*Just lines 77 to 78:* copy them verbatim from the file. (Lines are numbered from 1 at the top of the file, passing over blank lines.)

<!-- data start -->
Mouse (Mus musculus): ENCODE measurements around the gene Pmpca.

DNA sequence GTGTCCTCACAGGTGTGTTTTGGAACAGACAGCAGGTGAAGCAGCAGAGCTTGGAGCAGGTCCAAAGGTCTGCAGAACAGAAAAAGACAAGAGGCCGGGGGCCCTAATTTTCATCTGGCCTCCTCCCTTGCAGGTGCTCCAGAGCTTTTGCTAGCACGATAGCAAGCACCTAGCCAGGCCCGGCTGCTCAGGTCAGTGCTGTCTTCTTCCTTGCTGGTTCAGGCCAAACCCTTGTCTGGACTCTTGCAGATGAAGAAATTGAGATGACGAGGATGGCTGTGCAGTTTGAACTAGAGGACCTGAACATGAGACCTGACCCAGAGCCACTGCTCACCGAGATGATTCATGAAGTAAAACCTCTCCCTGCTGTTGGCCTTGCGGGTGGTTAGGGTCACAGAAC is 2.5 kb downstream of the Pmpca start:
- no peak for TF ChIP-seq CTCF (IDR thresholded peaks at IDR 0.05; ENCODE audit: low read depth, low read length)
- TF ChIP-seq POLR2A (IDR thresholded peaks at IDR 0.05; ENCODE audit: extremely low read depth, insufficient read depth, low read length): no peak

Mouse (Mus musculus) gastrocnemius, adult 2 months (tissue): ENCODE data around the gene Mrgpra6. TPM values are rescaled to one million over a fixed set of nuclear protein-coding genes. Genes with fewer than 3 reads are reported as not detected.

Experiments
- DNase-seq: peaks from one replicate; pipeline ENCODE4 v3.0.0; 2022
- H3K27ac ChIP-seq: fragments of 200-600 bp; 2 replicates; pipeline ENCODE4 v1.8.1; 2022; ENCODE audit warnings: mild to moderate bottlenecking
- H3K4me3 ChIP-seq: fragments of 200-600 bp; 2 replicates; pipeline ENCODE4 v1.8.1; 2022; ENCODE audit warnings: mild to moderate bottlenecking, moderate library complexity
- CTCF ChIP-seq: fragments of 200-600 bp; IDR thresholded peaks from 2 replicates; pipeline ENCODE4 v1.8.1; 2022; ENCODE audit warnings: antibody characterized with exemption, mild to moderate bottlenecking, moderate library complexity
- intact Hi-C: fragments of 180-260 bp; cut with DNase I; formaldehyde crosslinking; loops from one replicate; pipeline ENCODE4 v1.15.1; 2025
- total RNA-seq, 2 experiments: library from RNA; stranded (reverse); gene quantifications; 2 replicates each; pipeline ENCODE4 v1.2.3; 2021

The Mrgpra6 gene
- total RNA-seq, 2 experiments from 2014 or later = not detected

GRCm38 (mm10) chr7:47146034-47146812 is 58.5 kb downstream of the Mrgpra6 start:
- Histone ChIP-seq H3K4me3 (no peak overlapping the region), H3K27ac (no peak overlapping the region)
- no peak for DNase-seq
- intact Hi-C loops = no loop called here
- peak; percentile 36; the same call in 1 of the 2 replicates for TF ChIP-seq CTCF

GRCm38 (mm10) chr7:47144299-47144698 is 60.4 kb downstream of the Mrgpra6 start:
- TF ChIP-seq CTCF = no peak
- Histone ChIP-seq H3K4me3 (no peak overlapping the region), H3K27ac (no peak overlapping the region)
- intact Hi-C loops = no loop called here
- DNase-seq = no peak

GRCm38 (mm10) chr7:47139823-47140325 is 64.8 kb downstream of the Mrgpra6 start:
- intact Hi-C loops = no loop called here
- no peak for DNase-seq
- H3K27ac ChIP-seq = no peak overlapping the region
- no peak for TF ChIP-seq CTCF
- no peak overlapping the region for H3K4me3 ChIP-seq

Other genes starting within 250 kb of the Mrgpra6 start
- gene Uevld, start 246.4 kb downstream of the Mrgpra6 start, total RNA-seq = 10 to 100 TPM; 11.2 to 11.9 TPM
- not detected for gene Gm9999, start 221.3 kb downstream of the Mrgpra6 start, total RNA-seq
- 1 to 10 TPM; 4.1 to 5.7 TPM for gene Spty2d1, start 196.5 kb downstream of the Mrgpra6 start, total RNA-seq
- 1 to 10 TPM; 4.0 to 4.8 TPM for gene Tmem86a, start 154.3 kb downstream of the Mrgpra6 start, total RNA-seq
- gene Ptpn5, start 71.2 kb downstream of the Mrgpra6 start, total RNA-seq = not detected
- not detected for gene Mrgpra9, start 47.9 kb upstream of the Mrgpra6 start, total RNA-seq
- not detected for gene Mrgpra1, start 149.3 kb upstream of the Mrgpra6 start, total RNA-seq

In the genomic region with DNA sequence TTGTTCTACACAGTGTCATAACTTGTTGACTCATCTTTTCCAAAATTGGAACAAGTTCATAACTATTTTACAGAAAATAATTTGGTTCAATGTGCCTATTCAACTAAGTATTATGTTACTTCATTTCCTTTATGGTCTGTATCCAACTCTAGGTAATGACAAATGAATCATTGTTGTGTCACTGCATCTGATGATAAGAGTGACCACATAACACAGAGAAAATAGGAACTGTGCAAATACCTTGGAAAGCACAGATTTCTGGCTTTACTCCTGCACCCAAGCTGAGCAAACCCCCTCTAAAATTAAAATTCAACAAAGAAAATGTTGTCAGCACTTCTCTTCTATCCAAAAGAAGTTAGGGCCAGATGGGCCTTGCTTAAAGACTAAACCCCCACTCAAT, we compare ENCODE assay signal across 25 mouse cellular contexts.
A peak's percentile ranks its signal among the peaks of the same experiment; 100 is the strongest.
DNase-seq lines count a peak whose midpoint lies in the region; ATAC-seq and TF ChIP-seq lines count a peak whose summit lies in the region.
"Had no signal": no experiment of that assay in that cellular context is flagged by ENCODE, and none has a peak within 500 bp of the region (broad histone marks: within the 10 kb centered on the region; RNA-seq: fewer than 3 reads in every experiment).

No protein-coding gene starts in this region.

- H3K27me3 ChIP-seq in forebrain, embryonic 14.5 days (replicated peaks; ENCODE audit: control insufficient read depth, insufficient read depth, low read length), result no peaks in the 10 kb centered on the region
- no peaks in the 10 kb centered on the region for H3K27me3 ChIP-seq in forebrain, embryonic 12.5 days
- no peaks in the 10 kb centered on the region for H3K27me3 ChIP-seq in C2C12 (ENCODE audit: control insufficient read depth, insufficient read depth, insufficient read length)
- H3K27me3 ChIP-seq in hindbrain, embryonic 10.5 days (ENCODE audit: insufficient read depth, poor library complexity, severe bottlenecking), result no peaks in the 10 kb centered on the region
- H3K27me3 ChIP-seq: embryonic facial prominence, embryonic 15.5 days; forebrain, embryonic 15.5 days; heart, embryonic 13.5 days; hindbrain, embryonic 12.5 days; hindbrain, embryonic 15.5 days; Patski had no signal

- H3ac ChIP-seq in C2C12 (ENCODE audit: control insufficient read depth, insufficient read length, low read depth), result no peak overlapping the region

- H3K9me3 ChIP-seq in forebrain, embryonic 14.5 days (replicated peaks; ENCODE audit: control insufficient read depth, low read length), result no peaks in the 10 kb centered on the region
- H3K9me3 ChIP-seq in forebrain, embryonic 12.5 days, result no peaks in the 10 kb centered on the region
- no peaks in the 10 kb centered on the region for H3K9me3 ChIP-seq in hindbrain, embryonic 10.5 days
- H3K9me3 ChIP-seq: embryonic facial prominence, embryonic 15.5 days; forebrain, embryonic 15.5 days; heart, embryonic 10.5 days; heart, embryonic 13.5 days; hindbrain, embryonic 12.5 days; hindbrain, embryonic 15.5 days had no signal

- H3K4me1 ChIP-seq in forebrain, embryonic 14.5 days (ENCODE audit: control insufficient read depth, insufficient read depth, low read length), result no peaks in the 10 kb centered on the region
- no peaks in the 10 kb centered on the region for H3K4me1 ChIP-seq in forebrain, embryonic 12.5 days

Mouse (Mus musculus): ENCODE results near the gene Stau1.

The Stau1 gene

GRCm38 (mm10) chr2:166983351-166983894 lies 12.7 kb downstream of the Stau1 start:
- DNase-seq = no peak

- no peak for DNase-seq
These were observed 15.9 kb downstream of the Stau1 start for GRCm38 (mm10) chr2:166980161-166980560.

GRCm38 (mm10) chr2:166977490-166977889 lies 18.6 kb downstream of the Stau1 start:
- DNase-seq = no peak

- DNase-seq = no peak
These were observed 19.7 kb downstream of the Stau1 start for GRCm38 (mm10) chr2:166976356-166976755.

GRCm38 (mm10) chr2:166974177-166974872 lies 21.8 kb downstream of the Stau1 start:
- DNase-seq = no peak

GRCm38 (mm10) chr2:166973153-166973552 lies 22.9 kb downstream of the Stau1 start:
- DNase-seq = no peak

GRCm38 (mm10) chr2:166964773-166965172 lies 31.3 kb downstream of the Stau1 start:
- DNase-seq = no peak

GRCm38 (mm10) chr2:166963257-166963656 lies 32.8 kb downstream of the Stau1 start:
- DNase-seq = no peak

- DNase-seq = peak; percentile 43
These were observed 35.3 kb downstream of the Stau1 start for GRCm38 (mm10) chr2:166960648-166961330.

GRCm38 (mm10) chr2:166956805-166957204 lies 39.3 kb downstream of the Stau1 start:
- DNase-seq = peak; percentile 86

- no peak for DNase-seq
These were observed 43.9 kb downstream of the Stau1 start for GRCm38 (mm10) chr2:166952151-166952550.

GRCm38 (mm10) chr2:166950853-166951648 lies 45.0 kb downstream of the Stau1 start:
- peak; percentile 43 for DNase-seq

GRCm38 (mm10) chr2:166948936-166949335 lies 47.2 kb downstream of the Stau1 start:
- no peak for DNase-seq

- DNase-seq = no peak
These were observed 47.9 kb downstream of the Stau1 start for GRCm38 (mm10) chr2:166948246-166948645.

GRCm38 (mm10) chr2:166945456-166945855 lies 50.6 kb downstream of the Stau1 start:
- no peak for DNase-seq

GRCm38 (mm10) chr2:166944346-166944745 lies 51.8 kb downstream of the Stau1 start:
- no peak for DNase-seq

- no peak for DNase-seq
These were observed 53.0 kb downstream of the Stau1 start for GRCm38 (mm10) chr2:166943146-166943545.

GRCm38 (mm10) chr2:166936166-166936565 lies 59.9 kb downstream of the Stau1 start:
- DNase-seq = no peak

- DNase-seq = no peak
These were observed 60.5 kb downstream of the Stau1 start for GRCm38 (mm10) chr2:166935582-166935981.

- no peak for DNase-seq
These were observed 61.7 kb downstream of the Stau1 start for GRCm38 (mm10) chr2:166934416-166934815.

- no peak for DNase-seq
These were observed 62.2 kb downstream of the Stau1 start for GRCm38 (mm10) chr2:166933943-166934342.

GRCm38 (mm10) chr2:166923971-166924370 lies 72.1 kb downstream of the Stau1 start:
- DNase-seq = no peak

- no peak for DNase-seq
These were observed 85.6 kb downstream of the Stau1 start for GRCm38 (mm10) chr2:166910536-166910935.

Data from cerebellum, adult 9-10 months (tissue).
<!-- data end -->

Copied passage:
- DNase-seq = peak; percentile 86

- no peak for DNase-seq